Sick of the horizontal monotony of life? Then let’s discuss the elusive, quad-burning delight of stair climbing and tower running, shall we?
These vertical races — where you start at the first floor and run all the way to the top — are held in buildings and skyscrapers all over the world and are growing in popularity. It’s not just a crazy way to push your body to the limit; stair climbing (aka stair running) is a great cross-training tool for runners and fitness enthusiasts.
Stair running strengthens the muscles around your knees, as well as your glutes and quads. It also builds up your stamina and lower-body strength. Running up a building is known as one of the most challenging races you can do because you are overloading the lungs, heart and legs. Before you make plans to ascend, say, the Empire State Building, there are some safety tips to consider when starting out.
Active.com suggests the following:
Maintain proper form by leaning slightly forward and striking with the balls of your feet. Pace yourself. Use the handrail for balance if you need to.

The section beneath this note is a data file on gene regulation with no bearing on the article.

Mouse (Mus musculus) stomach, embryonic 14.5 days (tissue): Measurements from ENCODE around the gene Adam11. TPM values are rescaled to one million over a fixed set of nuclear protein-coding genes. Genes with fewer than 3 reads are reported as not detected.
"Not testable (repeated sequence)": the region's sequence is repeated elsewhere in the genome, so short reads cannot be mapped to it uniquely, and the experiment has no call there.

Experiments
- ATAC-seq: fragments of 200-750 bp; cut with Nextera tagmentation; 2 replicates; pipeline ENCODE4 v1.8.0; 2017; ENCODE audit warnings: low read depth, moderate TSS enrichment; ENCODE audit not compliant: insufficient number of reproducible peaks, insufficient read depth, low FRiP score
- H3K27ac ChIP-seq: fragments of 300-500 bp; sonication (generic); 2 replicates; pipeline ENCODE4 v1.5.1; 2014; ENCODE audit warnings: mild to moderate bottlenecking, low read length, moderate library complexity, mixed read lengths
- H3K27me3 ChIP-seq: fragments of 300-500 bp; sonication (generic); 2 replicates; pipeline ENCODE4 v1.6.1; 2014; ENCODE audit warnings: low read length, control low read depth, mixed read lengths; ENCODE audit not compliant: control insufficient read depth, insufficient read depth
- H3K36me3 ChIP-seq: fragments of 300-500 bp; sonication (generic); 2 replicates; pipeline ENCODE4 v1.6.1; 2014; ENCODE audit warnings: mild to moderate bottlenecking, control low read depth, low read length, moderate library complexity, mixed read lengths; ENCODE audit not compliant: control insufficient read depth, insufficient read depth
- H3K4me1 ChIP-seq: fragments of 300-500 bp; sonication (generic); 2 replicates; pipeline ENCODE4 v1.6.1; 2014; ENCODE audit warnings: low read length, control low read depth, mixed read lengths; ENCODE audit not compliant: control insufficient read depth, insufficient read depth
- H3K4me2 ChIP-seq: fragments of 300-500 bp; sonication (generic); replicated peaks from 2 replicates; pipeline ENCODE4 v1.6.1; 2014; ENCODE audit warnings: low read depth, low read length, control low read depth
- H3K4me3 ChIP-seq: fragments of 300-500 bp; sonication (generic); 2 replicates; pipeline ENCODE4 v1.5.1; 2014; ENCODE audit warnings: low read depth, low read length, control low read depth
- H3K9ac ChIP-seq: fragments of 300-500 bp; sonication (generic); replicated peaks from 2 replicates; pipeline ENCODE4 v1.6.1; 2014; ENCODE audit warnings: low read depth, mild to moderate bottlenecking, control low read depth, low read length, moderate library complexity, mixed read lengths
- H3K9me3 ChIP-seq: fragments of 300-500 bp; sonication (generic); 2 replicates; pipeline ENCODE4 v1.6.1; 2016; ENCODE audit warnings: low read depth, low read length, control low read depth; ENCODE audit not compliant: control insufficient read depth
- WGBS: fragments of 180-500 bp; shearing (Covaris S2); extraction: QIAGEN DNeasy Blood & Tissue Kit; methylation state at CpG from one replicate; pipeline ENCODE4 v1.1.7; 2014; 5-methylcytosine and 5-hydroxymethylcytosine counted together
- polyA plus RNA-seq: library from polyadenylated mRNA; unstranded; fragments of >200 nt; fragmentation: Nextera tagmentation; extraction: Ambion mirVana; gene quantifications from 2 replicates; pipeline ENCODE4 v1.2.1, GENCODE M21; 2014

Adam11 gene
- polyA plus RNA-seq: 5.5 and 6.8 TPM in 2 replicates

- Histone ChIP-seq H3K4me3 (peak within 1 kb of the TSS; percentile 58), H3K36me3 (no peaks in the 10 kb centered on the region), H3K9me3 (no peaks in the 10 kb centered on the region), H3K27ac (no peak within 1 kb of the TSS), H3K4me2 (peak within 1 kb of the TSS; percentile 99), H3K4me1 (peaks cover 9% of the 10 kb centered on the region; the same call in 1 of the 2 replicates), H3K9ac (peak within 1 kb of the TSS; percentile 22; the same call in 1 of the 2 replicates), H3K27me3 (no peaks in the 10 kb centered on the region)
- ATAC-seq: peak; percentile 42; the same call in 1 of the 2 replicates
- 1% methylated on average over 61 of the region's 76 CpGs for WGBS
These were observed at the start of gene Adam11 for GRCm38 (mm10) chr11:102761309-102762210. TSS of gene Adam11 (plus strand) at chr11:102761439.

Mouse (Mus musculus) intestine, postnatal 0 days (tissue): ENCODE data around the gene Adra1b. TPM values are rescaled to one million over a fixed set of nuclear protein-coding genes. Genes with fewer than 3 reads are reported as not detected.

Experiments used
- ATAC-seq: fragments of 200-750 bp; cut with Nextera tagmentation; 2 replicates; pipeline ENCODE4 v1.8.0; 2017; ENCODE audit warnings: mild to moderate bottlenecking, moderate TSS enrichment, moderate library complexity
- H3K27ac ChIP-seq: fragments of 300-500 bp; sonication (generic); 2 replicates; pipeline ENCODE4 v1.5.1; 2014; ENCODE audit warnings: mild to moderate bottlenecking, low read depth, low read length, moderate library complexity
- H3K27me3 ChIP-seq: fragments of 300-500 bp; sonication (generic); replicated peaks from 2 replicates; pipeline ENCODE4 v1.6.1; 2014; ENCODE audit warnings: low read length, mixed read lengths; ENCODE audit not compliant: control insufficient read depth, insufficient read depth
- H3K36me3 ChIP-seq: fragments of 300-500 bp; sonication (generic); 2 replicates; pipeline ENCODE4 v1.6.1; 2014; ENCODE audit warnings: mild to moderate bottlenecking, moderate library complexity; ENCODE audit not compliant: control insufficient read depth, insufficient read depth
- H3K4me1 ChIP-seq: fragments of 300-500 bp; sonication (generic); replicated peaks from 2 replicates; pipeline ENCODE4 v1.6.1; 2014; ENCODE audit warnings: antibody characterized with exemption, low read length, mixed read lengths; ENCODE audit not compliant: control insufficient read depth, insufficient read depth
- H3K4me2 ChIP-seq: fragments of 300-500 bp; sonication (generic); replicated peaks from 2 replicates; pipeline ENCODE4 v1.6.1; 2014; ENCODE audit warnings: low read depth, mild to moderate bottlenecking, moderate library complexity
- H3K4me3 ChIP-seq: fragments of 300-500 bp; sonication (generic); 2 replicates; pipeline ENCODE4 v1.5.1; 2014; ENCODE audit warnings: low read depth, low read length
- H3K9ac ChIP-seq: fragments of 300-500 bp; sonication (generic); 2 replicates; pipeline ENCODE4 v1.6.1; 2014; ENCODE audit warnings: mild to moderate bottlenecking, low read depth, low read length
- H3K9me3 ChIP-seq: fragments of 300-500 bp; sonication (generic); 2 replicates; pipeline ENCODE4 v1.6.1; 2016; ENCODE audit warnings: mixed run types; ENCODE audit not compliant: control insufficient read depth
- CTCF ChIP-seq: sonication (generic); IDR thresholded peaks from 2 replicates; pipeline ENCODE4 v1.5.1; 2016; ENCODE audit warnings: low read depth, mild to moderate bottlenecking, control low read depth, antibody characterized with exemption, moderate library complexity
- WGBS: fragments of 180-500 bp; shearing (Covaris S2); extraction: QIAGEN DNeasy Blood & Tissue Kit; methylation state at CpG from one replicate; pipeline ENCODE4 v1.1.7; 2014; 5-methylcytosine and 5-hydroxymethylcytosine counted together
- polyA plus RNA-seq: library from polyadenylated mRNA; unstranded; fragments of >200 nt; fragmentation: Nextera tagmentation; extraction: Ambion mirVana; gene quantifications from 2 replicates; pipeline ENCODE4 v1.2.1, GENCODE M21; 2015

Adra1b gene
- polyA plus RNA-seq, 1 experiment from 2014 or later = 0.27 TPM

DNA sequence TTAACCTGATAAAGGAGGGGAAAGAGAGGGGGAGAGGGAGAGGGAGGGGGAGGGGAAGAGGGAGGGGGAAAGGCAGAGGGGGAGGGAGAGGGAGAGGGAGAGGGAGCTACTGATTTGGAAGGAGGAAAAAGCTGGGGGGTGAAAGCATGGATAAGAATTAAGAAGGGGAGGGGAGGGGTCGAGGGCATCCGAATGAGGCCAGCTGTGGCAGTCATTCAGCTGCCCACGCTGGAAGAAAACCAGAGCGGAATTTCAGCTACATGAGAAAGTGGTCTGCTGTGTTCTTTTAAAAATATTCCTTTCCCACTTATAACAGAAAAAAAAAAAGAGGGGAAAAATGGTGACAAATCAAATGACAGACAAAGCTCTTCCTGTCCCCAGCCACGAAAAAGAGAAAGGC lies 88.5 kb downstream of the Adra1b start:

Quickly descending any steep decline like stairs stresses the knees and ankles. Use elevators or walk down slowly. If you’re in a stadium, descend at an angle rather than walking straight down to minimize impact.
When you’re starting out, start with two round-trip sets. As you get stronger, build to five, and run them no more than twice a week. Never exceed 30 minutes at a time.
Alternate between one floor of walking and one or two floors of running. Gradually increase the running as you become fitter and more comfortable with the workout.
Elite athletes Mark Trahanovsky, PJ Glassey, Kacie Fischer Cleveland and Kristin Frey recently set an elevation world record by climbing the Bank of America Building in downtown Jacksonville, Fla., for 24 hours on Jan. 4. That’s 123,480 steps climbed (their goal was 100,000); 76,440 vertical feet (their goal was 75,000); and 5,880 floors (their goal was 5,000). Wow!
Some of the most popular tower runs are held in iconic skyscrapers like the Willis (Sears) Tower in Chicago, which has 2,109 steps and 103 flights. The next race is on Nov. 3. The Empire State Building in New York City has 86 stories, 1,576 stairs. The 36th annual race is on Feb. 6. One Boston Place as 82 flights of stairs, 41 floors and 789 stairs. The next race is on Feb. 2. Fountain Place in Dallas is the largest stair climb in North Texas. The building has 52 flights of stairs and 1,040 steps. The next race is Jan. 26.